For greater benefits, a person could increase the number of active days every day is best , increase the intensity of the activity go faster , or increase the total amount of time spent being active each day.

Level 2 — Individualized Diet: Some individuals need a special diet in order to be adequately nourished. A Level 2 therapeutic diet prescribed by a physician or registered dietitian may override other Standards of Care recommendations.

For example, physicians or dietitians often prescribe therapeutic diets for individuals with Prader-Willi Syndrome. Most individuals with Prader-Willi Syndrome need support to know when they have eaten enough or when they need to eat more.

Without appropriate supports, individuals often overeat and gain an excessive amount of weight. A person with Prader-Willi Syndrome may need high quality, nutrient-dense foods, dietary supplements, and fewer calories in order to balance calories consumed with calories burned.

Individuals with dysphagia, a swallowing disorder, also may have difficulty eating enough of the right foods to stay healthy or maintain an ideal weight. Individuals with dysphagia may also be unable to cough or clear their throats to remove food or liquid that accidentally enters their windpipes.

If food or liquid enters the lungs, harmful bacteria may grow and cause aspiration pneumonia. A qualified nutrition professional plans and periodically reviews the therapeutic diet menu and provides prior approval for any changes. Individuals on Level 2 diets need to be educated about their needs and included in menu planning. Level 3 — Health Promoting Diet: All Americans can reasonably expect to live a long and healthy life. A health promoting diet improves quality of life and is associated with lower rates of secondary conditions, such as overweight and obesity, physical fitness and conditioning problems, depression, fatigue, and heart disease.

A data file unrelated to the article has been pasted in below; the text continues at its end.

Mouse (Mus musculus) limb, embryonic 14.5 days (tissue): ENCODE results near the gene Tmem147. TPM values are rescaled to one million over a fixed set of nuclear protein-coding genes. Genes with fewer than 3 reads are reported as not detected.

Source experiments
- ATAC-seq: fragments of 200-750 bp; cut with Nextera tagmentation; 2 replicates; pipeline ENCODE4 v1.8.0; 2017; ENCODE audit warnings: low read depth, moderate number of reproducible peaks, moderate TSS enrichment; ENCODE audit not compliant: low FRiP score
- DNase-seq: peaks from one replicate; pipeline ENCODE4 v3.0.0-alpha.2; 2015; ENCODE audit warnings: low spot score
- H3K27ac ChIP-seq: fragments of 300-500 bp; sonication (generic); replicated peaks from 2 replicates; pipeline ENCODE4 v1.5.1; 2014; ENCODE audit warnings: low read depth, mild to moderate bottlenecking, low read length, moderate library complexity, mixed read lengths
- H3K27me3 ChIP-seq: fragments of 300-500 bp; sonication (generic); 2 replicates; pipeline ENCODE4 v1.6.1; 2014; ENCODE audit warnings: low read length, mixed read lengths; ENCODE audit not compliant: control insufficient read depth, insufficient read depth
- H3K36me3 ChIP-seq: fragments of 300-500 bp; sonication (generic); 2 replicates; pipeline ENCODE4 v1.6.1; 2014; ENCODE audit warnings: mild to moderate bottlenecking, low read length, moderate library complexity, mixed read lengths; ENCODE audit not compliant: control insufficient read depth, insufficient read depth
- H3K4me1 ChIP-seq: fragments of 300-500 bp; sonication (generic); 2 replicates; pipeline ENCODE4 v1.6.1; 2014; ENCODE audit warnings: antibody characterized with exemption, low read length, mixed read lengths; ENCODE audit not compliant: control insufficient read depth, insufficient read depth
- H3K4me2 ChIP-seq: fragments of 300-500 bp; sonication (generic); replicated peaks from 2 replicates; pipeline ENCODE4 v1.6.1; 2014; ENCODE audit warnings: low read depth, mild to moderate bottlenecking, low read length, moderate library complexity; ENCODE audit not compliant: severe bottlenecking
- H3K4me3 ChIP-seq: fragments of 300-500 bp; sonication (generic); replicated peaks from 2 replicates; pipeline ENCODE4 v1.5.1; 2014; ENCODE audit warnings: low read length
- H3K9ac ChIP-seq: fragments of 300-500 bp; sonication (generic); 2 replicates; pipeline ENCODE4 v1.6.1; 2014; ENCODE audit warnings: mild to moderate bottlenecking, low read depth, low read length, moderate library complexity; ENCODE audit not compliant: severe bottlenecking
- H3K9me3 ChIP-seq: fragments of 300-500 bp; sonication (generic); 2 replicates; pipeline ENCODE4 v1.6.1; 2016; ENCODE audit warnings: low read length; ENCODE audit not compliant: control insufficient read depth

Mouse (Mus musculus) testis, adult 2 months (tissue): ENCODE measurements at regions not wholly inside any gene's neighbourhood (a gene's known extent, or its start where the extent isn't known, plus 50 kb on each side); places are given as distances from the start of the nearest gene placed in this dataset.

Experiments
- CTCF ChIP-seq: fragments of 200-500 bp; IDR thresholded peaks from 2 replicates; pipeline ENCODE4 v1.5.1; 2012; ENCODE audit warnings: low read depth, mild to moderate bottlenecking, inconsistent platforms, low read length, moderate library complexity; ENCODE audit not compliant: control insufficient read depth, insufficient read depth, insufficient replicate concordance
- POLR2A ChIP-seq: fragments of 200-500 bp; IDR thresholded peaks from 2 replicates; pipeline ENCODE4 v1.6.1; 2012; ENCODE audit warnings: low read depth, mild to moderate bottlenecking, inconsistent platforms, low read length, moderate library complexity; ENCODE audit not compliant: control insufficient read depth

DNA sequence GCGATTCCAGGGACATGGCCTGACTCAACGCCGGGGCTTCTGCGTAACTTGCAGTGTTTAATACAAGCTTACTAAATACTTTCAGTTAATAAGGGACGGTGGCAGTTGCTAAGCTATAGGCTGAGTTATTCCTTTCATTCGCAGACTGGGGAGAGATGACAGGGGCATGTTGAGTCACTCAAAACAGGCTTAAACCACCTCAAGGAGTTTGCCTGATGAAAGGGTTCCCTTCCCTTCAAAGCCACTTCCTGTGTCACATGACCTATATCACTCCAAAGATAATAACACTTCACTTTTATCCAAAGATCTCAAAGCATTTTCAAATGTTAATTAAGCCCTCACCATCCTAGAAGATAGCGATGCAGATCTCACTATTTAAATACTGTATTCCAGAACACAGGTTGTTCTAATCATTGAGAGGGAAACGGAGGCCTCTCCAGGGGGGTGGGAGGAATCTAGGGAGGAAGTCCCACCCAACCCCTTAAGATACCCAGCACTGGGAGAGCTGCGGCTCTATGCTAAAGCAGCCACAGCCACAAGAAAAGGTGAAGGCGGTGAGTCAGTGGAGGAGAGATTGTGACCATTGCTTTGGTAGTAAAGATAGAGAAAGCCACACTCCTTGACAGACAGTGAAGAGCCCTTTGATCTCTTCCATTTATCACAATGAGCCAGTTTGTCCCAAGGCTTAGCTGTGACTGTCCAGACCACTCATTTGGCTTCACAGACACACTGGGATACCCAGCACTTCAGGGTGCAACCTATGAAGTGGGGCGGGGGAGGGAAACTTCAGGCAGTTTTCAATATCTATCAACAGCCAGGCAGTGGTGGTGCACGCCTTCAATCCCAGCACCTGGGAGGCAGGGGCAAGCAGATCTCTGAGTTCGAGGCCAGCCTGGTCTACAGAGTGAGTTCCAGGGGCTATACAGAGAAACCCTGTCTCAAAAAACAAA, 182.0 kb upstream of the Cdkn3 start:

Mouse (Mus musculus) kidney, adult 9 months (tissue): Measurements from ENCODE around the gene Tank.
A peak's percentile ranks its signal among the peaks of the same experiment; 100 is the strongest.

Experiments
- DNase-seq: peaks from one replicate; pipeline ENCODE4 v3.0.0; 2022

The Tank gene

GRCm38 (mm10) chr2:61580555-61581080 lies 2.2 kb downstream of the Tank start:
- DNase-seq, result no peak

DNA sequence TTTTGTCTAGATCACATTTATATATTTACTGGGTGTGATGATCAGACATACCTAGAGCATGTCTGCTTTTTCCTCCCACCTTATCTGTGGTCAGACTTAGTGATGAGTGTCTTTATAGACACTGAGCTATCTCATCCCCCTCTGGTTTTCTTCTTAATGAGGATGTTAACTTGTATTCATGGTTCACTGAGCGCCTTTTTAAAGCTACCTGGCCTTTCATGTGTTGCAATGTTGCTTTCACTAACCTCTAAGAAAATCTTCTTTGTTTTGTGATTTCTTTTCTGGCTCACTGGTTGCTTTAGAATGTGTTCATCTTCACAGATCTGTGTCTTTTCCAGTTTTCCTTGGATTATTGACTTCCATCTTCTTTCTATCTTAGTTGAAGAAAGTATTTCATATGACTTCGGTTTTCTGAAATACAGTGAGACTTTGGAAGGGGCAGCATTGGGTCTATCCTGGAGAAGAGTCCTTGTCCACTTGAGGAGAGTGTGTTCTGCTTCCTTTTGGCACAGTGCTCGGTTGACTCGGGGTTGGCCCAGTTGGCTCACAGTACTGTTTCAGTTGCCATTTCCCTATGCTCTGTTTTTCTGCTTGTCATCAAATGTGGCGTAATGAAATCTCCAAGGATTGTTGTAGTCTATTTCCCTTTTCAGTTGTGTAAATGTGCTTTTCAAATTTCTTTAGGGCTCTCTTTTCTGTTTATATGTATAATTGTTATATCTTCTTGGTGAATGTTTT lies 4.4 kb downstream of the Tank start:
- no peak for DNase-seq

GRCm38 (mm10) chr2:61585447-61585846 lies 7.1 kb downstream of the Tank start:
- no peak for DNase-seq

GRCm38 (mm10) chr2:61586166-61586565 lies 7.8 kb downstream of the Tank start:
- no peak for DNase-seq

The Health Promoting Diet:. Limits simple sugars, salt, saturated fat, trans fat and cholesterol. Has moderate total fat, mostly from healthful plant oils. Includes ample whole grains, fruits, vegetables, and a good calcium source dairy, fortified foods, or supplements.

Limits candy, sodas, desserts, processed meats, and salty snacks e. Has low-fat protein mostly from plant sources, and limited amounts of animal protein i. Includes alcoholic beverages with caution and in moderation if at all. A basic menu that has been reviewed for adequacy can serve as a template or model for slightly different, but always nutritionally sound, weekly menus. Menus increase the likelihood that meals will be adequate. They save money because the individual makes fewer shopping trips and only buys items that will be used.